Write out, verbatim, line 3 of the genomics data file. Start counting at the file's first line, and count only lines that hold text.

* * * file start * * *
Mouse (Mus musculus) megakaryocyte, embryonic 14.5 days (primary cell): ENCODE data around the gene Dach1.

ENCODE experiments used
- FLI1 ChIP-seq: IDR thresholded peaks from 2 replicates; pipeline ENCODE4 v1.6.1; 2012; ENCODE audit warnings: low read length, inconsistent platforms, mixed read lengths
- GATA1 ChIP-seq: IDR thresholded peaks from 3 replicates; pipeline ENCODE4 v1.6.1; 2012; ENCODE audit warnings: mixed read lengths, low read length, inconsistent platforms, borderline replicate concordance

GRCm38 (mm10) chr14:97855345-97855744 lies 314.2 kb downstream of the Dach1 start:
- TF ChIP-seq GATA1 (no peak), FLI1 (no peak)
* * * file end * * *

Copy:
- FLI1 ChIP-seq: IDR thresholded peaks from 2 replicates; pipeline ENCODE4 v1.6.1; 2012; ENCODE audit warnings: low read length, inconsistent platforms, mixed read lengths